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Premature Evaluation: Streets of Rogue

"I never asked for this"

Every week we send Brendan out to the slums of early access to see what goodies he can find in the rubbish bins. This time, the absurd chaos of Streets of Rogue [official site].

“You better pay this back,” said the bartender as I took the money from him. I left the bar in silence and went looking for some cocaine. It’s not often you get to play as an investment banker in a roguelike, and I am enjoying it. This one has the special ability to convince shopkeepers and bartenders to lend him money. I made great use of this skill in every bar or shop I came across. “You better pay this back,” each of my "investors" said to me. A couple of levels later, I was suffering withdrawal and trying to find a drug dealer for my fix when a gang of ninjas came out of nowhere and tried to assassinate me for being so deep in debt. “Phew,” I thought as I escaped their attacks and rounded a corner. Then I ran into the killer robot. He was also hunting me, and I’ll say this for him: he has much better aim.

Streets of Rogue is super. You’re a small hero of the Resistance, standing against the corrupt Mayor of a rotten futuristic city. You ascend into the tower-like metropolis level by randomly-generated level, taking on equally random missions and gaining new skills, items and fair-weather friends. It’s a roguelikelikelike, or whatever it is we’re now calling games that submerge you in roomy Binding of Isaac style randomness. There are drugs that turn you into a giant, bombs that blow doors off their hinges, cigarettes with which you can poison air filters, whiskey to drink for health (or use to bribe bouncers), boomboxes that make your enemies dance, and devices that hack the bullets out an enemy’s gun and into your own. It almost makes you wish Deus Ex was as imaginative with its approach to cyberpunky stealth and chaos.

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There’s a great cast of characters to choose from. The investment banker starts with an obscene amount of money and the ability to identify any type of drug but, like I’ve said, he also has an addiction that will slowly drain his health if you don’t keep his nose powdered. There’s a Shapeshifter that can leap into people’s bodies but who is naked and thus provokes any policeman on sight. A doctor who can chloroform people from behind but who can’t use normal weapons because of being a “pacifist”. There are werewolves, gangsters, jocks, comedians. They all have their benefits and trade-offs, each of them makes you say “oh cool!” but then also “ah right.”

But none of it would matter at all if you didn’t get a big playground to mess around in. The roguish streets are not hostile by default. They are miniature city neighbourhoods, with bars, libraries, laboratories, flats, prisons, clinics, cafes, public toilets and other such places. You’re just a punter until you do something to piss people off. But obviously, you will piss a lot of people off. The game gives you two or three randomly-generated missions in each new level. Usually it’s just some variant of “kill these two suckers” or “rescue this bloke” or “retrieve item X from person Y” or “destroy this crate and loot its contents”. This form would feel limited but there are many ways you can go about each mission.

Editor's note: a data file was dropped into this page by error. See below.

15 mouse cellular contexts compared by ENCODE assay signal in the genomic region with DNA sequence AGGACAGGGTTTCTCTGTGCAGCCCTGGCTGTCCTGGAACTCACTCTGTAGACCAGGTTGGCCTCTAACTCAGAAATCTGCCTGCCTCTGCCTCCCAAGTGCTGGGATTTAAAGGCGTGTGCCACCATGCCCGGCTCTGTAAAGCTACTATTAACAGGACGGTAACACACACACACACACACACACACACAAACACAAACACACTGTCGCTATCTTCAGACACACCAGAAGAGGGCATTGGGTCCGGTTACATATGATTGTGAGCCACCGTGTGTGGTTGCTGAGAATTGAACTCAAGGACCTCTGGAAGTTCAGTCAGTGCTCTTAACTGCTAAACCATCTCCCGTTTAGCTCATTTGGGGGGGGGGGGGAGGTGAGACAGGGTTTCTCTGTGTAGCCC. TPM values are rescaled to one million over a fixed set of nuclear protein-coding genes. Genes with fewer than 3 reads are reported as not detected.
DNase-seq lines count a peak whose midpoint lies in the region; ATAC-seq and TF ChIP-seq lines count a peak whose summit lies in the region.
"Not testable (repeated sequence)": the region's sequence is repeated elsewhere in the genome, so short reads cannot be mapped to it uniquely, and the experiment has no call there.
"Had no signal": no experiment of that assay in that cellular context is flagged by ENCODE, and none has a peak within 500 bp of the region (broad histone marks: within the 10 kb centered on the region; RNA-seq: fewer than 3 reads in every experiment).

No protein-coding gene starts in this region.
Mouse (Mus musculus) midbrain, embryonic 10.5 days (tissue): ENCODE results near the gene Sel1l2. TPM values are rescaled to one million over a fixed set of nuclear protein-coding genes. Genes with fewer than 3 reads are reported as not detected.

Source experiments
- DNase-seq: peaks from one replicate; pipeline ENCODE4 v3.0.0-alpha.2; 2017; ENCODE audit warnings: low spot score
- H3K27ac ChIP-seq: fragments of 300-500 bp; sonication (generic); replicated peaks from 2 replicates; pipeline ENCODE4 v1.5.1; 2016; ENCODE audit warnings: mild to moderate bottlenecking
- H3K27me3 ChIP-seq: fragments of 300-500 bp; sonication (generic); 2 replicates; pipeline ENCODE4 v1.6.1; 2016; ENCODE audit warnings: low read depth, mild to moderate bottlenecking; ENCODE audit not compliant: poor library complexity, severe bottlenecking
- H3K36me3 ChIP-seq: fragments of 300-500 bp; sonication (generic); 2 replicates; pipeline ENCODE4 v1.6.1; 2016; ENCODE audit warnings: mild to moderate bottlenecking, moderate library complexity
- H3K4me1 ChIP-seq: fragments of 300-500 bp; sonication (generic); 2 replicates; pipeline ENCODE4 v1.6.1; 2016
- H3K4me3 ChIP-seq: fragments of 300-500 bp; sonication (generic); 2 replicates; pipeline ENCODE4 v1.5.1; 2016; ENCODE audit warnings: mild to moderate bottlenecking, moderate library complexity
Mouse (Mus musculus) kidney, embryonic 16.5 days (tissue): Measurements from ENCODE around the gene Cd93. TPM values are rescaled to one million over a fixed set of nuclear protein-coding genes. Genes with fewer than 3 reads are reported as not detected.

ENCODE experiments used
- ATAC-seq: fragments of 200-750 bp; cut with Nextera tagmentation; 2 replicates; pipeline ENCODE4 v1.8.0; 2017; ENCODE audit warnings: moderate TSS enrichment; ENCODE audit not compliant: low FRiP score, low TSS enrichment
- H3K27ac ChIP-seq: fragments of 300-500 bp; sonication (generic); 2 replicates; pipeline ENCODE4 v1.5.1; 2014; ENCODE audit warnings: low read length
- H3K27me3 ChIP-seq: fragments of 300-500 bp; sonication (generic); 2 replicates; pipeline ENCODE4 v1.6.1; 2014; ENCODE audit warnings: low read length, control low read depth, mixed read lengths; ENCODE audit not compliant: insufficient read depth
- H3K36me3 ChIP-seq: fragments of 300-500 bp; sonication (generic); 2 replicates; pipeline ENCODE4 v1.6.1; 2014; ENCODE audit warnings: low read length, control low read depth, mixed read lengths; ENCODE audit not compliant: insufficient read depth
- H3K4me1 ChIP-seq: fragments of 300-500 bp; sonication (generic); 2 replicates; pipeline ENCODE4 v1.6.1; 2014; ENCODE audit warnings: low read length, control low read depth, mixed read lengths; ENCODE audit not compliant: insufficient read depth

For example, my first ever task was to get a tooth from a slum dweller lying asleep in her own tiny boarding house room. I didn’t have any of the thief’s lockpicks or window cutters to sneak in, nor did I have the banker’s cash reserves to simply pay her to take out her own tooth and hand it over. I had to improvise as best as a fellow slum dweller could. I knocked on her locked door and when she answered I simply punched her until she fell over. It wasn’t my proudest moment (that was when I killed three scientists – but more on that later) but it got the job done. Into the elevator and onto the next level.

To make matters slightly more interesting, there are map-wide events that sometimes get sprung on you when entering a new area. It might be raining bombs, forcing you to stay on the move constantly. Or maybe a radiation wave strikes outdoors every 15 seconds, forcing you to dash from doorway to doorway throughout the whole level keeping out of the storm, so to speak. Or there might just be a killer robot with good aim hunting you down. This, along with the rest of the interweaving silliness and random quest goals, all comes together to create small, chaotic vignettes – moments when everything comes falling apart in the most disastrous and funny ways. Or moments when, even through the bedlam, you manage to Get The Job Done.

I once had to rescue a prisoner during a riot. The problem was he was stuck in cells of the local police station. Citizens were going mad, battering anything that moved and the police were battering right back. It was total anarchy and I somehow managed to warp through a wall using a special thief’s device, picklock the prison door and sneak us both out of there without any of the remaining guards noticing.

Another mission demanded I “neutralise” four scientists in a secure lab. I had a gun by this point and they all simply had fists and knives. But if I blooped in there with my teleporter and started shooting, they could easily bum rush me. Not to mention the security guard at the front desk who would definitely hear the commotion and come storming in firing bullets from his 9mm. I looked around for another solution. There were cages in one of the wings of the lab. Two gorillas were locked up. Hm. Hmmmmmm.